Jeff Francis. Joel Pineiro. Jon Garland. Paul Maholm.

Those are the types of unspectacular pitchers the Twins have been in touch with during the offseason as free agency makes its way through the holidays.

Twins fans might cringe at that list as potential lumps of coal in their Christmas stockings.

"We knew what the free-agent market was going to be like," General Manager Terry Ryan said Monday.

Unless prices for pitching come down -- the Twins don't appear interested in paying someone such as Edwin Jackson $9 million to $10 million a year -- it's going to be difficult for them to upgrade their pitching staff, a stated goal of theirs this offseason after the group slipped to 13th in the American League in ERA and 14th in batting average against.

And, besides adding Josh Willingham -- who might hit for a little more power than the departed Michael Cuddyer or Jason Kubel, who agreed to a two-year, $15 million contract with the Diamondbacks on Monday -- the Twins wouldn't mind another hitter for an offense that was 25th in runs scored in 2011. Ryan Doumit likely would be their Opening Day designated hitter if the season started today and everyone was healthy. Or Trevor Plouffe, if he's not playing in the outfield, where he barely has played in his career.

Coming off 99 losses, the Twins were expected to make plenty of changes by the time spring training opened Feb. 18. Yet here they are in December, days removed from watching mainstays Cuddyer and Kubel depart, hoping to get lucky as they pick through second- and third-tier free agents.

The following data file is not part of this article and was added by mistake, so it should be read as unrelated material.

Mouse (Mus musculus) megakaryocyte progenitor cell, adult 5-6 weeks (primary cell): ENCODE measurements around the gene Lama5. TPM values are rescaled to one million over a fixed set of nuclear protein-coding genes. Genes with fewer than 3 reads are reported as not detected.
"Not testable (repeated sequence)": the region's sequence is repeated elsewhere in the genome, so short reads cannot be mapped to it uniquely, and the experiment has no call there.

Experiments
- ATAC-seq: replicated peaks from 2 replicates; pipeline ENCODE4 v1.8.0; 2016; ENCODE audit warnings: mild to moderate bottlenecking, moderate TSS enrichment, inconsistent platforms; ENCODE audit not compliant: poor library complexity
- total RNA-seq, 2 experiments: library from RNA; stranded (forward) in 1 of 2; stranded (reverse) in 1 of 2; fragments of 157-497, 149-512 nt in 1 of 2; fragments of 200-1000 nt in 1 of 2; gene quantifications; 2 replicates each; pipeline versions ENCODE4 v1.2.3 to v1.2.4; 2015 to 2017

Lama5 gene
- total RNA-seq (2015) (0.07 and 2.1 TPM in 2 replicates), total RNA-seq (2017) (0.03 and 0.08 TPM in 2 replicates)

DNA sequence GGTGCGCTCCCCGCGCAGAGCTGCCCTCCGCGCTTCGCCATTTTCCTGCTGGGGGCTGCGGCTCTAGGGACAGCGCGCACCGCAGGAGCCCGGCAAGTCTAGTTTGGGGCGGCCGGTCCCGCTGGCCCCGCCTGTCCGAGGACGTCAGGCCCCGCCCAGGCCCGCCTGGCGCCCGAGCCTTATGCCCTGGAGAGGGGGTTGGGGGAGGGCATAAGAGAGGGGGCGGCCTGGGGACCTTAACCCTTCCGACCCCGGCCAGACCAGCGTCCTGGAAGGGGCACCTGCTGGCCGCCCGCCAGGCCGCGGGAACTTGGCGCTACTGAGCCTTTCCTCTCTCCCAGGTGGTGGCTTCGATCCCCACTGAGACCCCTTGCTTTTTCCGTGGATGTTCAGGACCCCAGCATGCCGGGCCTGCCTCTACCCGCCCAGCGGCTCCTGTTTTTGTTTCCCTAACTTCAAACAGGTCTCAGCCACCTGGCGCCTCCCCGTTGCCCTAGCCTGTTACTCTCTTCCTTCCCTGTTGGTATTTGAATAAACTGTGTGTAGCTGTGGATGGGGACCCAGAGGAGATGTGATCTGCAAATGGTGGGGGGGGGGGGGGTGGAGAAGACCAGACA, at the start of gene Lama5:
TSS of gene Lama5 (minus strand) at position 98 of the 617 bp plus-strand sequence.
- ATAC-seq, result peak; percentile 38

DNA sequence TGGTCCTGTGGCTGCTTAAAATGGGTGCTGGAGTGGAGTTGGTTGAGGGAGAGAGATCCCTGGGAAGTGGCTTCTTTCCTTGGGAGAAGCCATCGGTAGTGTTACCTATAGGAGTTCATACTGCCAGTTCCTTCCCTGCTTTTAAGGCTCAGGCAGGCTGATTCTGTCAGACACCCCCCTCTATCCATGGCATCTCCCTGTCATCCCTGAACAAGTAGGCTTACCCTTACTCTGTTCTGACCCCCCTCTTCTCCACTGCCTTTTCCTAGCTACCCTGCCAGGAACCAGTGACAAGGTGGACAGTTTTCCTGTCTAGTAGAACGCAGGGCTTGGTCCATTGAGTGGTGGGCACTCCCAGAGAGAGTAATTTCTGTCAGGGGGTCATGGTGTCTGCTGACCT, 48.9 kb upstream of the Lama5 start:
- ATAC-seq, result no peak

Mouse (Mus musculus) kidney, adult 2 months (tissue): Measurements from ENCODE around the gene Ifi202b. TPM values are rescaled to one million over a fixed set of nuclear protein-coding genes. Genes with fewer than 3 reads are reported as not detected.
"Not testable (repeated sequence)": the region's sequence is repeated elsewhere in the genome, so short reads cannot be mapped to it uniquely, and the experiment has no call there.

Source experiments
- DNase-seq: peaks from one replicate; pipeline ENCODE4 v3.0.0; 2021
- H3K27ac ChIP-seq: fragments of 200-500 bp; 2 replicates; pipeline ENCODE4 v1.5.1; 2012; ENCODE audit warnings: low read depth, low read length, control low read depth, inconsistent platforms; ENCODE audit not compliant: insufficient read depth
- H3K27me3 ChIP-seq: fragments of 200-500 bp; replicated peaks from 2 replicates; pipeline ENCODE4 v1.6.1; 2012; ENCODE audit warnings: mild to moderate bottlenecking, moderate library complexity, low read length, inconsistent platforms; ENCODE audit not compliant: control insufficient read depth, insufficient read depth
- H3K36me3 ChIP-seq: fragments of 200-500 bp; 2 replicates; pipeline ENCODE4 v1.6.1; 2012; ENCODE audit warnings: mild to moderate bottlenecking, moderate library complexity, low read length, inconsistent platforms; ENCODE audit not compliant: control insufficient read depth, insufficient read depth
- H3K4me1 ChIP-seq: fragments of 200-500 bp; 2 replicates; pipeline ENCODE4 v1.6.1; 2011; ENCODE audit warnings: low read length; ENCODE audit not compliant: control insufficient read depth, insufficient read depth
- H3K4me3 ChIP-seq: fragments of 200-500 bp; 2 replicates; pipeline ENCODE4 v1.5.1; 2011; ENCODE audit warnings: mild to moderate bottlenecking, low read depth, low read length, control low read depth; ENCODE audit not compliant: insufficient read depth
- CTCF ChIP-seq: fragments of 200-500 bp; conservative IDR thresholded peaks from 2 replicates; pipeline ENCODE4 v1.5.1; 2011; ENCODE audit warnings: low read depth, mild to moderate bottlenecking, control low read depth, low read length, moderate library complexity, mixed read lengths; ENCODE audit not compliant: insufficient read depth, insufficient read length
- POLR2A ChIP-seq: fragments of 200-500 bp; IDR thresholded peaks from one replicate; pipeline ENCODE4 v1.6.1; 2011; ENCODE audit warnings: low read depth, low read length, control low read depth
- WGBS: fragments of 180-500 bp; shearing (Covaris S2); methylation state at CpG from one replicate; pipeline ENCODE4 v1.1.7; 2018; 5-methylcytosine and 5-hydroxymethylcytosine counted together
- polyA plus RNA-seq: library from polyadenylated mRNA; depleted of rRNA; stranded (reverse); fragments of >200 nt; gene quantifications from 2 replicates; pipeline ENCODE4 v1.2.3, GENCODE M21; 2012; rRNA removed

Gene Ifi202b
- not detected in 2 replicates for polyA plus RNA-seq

For instance, the Twins were on hand last week in Houston as former Tigers reliever Joel Zumaya -- who hasn't pitched in the majors since suffering a gruesome elbow injury at Target Field in June 2010 -- worked out for scouts. He reportedly hit 93 to 96 miles per hour on the gun. If Zumaya is willing to sign as nonroster invitee, the Twins would be interested in him. Keep in mind that 50 scouts watched the workout, and it takes just one team to dangle a major league deal in front of him.

Unless Ryan has something up his sleeve in terms of a trade, a splashy Twins roster addition doesn't seem likely this offseason. They will rely on Willingham to duplicate the 29 homers he hit last season for the Athletics and for Ben Revere and Denard Span to man the other two outfield spots. There's a chance that Plouffe, who is being moved to outfield from shortstop, could end up platooning with Revere.

Jamey Carroll will get a chance to prove he can play every day at shortstop at age 38. After Matt Capps and Glen Perkins, the bullpen situation is up in the air. The Twins want righthander Liam Hendriks to get more experience in the minors, but they might have no choice but to give him a chance to make the rotation.

"Hopefully, the people we are waiting for on the injury front come back and be back on their career path," Ryan said.

He couldn't land the big fish, so Ryan's approach has been to try to solidify the team around Joe Mauer and Justin Morneau, who hope to come back healthy next year. The Twins won't know for sure of that until camp opens.

"We have Willingham, who can hit for some power," Ryan said. "We were looking to upgrade behind Joe Mauer and the DH area. Doumit can do some of that. We needed someone to pick the ball up on a consistent basis. We feel we found that with Jamey Carroll. We still need to work on pitching.''

Former Twins players have raised the stakes in the two West divisions, with Joe Nathan (Texas), Cuddyer (Colorado) and Kubel (Arizona) taking the free-agent express outta here. Meanwhile, the Twins are trying to remain a factor in an improving AL Central. The White Sox have announced they are building. Detroit will be formidable. Cleveland took a step forward and Kansas City looks ready to get off the mat next season.

While Ryan pointed out that his club needs to work on pitching, he added: "We had trouble scoring runs last year."

Good luck, Terry. There are only 60 shopping days left until pitchers and catchers report.

La Velle E. Neal III •